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Preserving Food Without Freezing or Canning

Preserving Food Without Freezing or CanningPreserving Food Without Freezing or Canning is a fascinating and thought-provoking book that has an entirely different feel from most modern homesteading books.  The project started when a French gardening magazine asked its readers to share old-fashioned fruit and vegetable preservation recipes, so the resulting compilation feels a bit like an oral history turned into a cookbook.

When you find a copy, I recommend that you start by flipping to the appendix, which in many ways is the most valuable part of the book.  I've spent years slowly figuring out which preservation technique works best for each fruit and vegetable, and the authors of this book have created a quick tabular view of that information.  For example, they show that onions are best stored whole on the shelf, but that you can also preserve them by drying, lactic fermenting, or adding vinegar.

Lacto-fermented Swiss chardIn general, the authors recommend drying fruits and lactic fermenting most vegetables --- I definitely agree with the former and might have to get over my anti-pickle sentiment enough to try the latter.  In fact, after reading through the entire lactic fermentation section, I settled on Swiss chard ribs as a good starter recipe since the authors of the recipe note "Swiss chard ribs are not acidic.  Our children dread lacto-fermented green beans, but they love the milder taste of Swiss chard."  I'll let you know if Mark and I feel the same way once our first lactic fermentation experiment is ready at the end of August.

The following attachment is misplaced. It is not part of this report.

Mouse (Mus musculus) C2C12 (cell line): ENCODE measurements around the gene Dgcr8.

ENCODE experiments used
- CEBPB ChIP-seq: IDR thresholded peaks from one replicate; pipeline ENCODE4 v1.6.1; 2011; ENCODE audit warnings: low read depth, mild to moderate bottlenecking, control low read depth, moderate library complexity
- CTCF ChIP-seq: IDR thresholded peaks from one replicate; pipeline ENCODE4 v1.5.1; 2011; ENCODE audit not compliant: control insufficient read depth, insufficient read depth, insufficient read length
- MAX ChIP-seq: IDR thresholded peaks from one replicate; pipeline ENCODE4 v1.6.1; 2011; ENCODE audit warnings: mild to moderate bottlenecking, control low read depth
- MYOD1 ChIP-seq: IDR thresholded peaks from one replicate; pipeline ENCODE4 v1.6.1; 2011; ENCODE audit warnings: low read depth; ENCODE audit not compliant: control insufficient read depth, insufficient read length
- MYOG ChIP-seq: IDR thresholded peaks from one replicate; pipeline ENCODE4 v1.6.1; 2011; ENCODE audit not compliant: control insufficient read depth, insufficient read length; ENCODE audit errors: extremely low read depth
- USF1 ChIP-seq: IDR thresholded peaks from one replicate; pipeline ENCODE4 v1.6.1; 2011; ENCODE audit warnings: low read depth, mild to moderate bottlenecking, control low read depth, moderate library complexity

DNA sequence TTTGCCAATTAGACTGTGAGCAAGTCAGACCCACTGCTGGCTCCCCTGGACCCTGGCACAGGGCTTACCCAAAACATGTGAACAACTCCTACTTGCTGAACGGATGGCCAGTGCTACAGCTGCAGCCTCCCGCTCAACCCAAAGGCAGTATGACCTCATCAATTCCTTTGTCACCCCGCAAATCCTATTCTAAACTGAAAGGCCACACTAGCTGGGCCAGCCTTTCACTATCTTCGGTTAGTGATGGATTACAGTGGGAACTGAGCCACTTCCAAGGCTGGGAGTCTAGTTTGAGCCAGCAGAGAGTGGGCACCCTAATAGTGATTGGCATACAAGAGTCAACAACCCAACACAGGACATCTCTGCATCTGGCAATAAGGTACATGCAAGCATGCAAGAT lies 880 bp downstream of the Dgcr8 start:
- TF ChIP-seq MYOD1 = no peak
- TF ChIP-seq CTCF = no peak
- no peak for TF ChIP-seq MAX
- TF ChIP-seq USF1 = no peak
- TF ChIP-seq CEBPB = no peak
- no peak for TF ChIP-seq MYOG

Our chicken waterer lets you leave town for the weekend without worrying about your flock.



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Hi, Anna--what is the difference, if any, between lacto-fermenting and just making sauerkraut, for ex.? Do you use alot of salt? If so, I would opt for dried Swiss Chard ribs, if they are as tasty as your summer squash chips!--mom
Comment by adrianne Thu Aug 2 10:56:04 2012

Mom --- You're right on track --- sauerkraut is the one kind of lactofermentation that most folks are familiar with. Salt is what keeps the good bacteria outcompeting the bad bacteria in these situations, but I didn't have to add that much --- half a teaspoon for my experimental pint.

So glad to hear you're eating up those dried summer squash. I made way too many last year.... :-)

Comment by anna Thu Aug 2 12:15:42 2012
having just found a recipe for carrot spears (the recipe uses baby carrots, but that season is long past here) I am going to try a jar of them, I have had fermented cukes before, they are totally different to pickled, not as sour but tangy! I don't know about doing beans like that, but I do love dilled beans, so will be doing a couple jars of those this week. But I would love to hear how the chard stems go, as I just got into eating chard, and it would be nice to have something to do with it other than steam it.
Comment by Don Beaton Wed Aug 8 19:37:56 2012

Don --- I may have to try lacto-fermented cucumbers. We really don't like pickles, but part of that is that the usual spice blend isn't up our alley. Presumably we could mess with the spices if we wanted, maybe using basil instead? I need to do some more research before trying it, though, because I don't entirely understand what I can and can't lacto-ferment without killing myself. :-)

We'll definitely post a followup about the swiss chard ribs in a few weeks! Meanwhile, you might like to try our favorite recipe --- cut the leaves up, add some green onion leaves, and saute with oil and balsamic vinegar. Yum!

Comment by anna Wed Aug 8 20:06:50 2012